On Mon, 6 Mar 2000, john grigg wrote:
> James, the scenario you gave of skycars crashing into people on the ground
> is frightening and yet each year in the U.S. about fifty-thousand people die
> in car accidents! And a large percentage involving the abuse of drugs and
> alcohol. I see skycars being safer then that! Especially with automatic
> controls guided by gps.
Cars clearly are dangerous. A simple examination of the number of accidents
caused by drivers falling asleep makes that point very clear. Now, the critical
factor with regard to air cars is "booking a flight path" and maintaining it.
Given that current Boeing jets can land themselves, presumably Air-cars could
do so as well. The proper problem set is therefore the protocol between the
pilot and the auto-pilot when there is a disagreement over who is right.
If the autopilot had said "land the plane on any mechanical malfuctions"
then the recent Alaska Airlines crash might not have occured. It may be
appropriate to give people control over the autopilot, but only when you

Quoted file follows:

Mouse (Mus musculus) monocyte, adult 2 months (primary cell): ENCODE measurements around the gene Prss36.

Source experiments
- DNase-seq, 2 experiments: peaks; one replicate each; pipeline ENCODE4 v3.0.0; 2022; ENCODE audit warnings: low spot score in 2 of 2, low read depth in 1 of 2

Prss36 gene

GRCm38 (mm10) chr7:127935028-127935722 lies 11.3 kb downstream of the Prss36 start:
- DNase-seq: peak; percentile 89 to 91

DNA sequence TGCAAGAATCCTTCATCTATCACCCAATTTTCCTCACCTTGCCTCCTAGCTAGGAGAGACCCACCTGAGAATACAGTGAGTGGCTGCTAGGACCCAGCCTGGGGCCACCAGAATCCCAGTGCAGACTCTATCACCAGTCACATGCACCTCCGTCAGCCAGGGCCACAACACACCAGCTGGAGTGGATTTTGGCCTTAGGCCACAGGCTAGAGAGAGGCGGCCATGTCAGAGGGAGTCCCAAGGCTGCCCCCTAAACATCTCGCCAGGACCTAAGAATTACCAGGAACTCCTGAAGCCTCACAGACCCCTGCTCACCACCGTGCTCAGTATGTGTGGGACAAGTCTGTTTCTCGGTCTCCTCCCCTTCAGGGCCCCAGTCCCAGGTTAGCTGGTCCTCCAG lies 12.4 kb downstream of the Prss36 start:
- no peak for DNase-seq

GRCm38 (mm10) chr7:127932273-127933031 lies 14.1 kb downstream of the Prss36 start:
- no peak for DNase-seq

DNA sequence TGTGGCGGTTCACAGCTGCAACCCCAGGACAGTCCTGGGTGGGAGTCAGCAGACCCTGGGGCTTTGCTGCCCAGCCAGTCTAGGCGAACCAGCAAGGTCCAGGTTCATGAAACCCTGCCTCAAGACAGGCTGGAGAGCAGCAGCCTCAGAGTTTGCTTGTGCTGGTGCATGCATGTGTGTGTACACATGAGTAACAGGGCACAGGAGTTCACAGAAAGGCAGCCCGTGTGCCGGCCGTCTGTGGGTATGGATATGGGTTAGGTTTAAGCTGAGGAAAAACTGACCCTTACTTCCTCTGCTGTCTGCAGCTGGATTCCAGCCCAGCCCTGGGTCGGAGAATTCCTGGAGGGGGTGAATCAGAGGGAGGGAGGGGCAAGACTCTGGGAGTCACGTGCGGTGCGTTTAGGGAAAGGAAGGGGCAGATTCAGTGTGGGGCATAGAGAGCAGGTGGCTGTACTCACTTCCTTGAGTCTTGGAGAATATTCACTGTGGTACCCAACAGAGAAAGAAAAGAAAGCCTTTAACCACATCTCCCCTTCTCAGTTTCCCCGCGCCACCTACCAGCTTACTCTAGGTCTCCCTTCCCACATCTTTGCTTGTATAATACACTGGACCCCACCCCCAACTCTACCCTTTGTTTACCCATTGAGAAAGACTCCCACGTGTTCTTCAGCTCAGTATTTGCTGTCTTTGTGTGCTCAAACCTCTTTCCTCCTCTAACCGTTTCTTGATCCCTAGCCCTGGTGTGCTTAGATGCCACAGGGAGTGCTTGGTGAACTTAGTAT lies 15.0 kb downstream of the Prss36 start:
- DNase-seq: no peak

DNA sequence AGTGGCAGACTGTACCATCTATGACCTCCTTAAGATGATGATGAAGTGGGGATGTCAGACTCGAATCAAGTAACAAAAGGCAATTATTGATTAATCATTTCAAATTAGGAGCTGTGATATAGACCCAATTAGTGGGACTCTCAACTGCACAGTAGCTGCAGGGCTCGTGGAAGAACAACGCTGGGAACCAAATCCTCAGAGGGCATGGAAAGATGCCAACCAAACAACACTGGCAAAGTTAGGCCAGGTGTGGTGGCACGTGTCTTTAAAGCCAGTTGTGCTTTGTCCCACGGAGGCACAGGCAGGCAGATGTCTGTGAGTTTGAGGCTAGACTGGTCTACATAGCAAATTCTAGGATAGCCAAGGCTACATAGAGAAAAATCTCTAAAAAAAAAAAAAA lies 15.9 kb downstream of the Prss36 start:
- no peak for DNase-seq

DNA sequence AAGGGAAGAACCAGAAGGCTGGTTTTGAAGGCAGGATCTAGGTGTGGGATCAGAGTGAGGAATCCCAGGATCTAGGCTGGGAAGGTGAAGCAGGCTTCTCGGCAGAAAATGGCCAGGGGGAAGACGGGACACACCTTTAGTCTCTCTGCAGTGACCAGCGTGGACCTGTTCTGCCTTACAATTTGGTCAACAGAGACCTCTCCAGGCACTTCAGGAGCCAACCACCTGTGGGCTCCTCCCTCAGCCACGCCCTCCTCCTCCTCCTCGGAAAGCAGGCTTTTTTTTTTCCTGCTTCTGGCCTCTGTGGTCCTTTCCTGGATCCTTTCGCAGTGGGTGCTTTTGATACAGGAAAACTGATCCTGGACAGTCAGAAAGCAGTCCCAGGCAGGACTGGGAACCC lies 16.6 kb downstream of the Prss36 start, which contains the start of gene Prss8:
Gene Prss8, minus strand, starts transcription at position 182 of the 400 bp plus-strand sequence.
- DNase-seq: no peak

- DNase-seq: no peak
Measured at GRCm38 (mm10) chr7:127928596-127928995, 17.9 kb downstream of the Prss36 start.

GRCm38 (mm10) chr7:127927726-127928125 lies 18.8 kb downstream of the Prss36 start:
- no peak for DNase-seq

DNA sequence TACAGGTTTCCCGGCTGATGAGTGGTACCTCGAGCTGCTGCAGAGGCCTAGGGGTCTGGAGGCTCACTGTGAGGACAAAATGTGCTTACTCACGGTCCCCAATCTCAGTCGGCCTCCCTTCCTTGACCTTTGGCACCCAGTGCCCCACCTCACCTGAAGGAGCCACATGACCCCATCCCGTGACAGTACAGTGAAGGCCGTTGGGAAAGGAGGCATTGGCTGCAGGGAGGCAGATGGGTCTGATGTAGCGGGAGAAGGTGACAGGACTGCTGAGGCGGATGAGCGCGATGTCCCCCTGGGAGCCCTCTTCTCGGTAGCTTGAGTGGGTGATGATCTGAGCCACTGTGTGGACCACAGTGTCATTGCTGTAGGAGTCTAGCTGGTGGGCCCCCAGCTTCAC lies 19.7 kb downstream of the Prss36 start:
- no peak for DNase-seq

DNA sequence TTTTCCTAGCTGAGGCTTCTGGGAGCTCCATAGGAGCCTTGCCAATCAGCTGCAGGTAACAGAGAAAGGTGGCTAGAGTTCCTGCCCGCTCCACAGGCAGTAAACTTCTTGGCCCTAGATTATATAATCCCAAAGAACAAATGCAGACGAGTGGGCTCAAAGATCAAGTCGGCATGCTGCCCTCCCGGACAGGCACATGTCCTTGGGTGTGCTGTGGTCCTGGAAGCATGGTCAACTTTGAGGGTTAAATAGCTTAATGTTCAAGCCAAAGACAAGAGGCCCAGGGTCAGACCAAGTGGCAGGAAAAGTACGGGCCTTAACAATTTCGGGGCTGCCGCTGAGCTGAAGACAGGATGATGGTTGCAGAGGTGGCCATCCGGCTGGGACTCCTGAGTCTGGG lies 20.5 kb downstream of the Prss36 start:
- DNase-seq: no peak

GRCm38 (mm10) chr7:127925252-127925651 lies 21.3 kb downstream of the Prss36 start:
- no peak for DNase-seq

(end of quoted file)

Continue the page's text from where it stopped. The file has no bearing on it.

can verify the pilot is not drunk or asleep and he/she has a machine
that functions within his/her experience realm to work with.
> I have a friend here in Anchorage who is a pilot of many years experience
> and he also has serious reservations about the moller skycar similar to your
> own. He basically thought they were cool looking deathtraps! lol
Yes, you have to differentiate between the experience of pilots with no
VTO&L and/or computer experience and/or those air-vehicles that have fail-safe
mechanisms such as multiple engines or parachutes.
Extrapolations of "current experience" onto "future technology" should be
examined, but not assumed to be Gospel.
There will come a time when *every* pilot's experience based on 1, 2, 3 engine
aerospace vehicles is *irrelevant* vis-a-vis vehicles with millions of engines
based on MEMS/Nano technology. Extrapolations have their limits.
This archive was generated by hypermail 2b29 : Thu Jul 27 2000 - 14:04:39 MDT